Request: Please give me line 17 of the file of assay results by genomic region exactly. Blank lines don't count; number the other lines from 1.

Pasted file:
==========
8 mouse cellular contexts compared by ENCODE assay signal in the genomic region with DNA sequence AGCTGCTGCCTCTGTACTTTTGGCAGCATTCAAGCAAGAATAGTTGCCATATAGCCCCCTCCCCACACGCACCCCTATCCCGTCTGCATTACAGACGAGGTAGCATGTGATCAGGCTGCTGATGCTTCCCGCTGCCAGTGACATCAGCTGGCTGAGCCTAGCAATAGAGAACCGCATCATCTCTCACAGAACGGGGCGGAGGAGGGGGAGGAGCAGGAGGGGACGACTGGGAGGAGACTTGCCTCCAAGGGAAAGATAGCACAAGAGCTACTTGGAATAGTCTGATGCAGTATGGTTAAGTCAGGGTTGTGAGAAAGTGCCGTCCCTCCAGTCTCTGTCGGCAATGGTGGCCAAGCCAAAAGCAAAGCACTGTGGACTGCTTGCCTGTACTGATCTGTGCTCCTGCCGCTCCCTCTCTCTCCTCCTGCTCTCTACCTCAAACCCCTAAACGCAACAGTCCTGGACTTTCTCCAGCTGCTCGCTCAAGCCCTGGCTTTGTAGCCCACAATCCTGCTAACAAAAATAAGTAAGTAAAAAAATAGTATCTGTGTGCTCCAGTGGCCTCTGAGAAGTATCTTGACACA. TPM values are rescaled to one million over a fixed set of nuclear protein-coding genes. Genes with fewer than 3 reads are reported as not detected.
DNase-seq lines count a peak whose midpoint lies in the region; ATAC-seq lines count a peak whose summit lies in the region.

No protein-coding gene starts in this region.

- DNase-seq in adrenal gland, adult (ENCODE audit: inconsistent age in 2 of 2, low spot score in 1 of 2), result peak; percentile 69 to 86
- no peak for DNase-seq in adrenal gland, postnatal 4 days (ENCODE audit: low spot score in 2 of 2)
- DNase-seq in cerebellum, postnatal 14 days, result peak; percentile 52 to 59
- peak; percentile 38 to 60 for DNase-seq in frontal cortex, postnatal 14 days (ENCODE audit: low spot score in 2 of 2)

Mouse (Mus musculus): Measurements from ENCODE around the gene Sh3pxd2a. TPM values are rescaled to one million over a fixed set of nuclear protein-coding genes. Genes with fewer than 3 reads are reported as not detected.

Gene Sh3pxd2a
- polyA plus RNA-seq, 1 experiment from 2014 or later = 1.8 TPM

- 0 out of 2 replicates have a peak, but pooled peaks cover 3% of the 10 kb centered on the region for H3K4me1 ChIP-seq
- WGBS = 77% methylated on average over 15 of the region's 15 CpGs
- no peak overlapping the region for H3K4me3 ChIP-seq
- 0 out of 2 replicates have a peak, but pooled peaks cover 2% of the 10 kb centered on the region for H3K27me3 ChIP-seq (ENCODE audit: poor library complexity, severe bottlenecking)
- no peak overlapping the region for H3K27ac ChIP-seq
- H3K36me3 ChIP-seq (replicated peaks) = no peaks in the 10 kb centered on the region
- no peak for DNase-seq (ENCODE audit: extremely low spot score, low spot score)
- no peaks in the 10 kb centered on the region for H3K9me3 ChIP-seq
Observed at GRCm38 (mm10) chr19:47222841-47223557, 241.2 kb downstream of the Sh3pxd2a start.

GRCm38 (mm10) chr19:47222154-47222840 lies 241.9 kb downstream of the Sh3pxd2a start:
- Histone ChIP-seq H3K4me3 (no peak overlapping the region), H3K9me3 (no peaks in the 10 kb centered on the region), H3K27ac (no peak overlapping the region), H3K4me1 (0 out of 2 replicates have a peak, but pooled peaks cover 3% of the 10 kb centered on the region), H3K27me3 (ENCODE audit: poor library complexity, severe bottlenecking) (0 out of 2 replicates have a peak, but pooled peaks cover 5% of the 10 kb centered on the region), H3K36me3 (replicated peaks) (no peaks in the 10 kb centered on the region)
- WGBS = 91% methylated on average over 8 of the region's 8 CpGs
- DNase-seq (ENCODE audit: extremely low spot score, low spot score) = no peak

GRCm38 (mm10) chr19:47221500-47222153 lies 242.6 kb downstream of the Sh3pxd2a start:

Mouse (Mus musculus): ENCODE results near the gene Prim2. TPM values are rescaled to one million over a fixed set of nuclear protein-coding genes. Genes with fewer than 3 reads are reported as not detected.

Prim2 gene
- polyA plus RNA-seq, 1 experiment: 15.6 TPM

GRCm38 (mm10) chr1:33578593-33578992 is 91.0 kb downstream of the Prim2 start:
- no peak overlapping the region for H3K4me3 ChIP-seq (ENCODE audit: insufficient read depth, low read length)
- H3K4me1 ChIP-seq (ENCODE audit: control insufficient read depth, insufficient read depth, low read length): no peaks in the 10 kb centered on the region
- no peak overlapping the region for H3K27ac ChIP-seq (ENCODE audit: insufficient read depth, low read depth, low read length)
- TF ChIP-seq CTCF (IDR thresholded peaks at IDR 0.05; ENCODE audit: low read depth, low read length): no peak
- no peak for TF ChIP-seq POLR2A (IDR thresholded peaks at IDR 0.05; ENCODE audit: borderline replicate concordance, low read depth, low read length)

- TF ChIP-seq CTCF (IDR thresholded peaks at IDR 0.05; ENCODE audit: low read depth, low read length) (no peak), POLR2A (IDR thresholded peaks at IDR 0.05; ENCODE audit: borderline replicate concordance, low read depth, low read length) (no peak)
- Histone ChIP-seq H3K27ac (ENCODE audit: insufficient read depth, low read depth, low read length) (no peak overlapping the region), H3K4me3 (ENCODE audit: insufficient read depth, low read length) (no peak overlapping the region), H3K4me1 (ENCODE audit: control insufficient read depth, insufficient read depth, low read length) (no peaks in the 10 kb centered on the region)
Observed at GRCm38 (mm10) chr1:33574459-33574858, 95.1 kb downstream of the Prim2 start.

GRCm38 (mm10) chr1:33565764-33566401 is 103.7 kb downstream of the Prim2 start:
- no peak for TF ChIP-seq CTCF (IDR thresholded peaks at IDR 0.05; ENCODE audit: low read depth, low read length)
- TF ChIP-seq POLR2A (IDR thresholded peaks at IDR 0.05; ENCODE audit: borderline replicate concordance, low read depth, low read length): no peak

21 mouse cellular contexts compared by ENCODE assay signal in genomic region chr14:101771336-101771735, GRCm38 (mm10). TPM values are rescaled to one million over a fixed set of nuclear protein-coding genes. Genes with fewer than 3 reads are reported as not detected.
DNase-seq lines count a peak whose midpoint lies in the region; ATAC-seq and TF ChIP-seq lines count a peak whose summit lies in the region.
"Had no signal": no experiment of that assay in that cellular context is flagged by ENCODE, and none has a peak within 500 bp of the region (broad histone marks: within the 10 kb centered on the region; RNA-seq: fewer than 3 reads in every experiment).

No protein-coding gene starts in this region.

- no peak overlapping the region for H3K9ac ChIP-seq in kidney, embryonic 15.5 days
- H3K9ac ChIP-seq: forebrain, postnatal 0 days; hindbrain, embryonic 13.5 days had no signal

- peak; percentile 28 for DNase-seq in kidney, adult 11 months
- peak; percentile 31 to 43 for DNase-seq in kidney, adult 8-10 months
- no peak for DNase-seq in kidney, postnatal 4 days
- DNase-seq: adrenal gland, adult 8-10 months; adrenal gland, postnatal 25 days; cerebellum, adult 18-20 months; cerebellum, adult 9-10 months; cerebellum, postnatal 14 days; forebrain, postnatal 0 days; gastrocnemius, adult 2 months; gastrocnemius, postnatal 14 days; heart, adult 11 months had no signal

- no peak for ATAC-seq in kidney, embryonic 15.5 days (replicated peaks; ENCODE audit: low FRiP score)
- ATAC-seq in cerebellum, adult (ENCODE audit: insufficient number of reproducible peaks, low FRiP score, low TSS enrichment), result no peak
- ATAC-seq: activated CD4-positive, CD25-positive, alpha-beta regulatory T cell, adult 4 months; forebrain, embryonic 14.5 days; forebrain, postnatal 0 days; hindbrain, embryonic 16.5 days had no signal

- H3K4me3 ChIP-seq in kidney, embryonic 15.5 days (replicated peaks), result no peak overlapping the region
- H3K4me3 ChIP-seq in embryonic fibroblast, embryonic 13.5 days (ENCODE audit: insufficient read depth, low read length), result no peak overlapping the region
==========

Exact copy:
- no peak for DNase-seq (ENCODE audit: extremely low spot score, low spot score)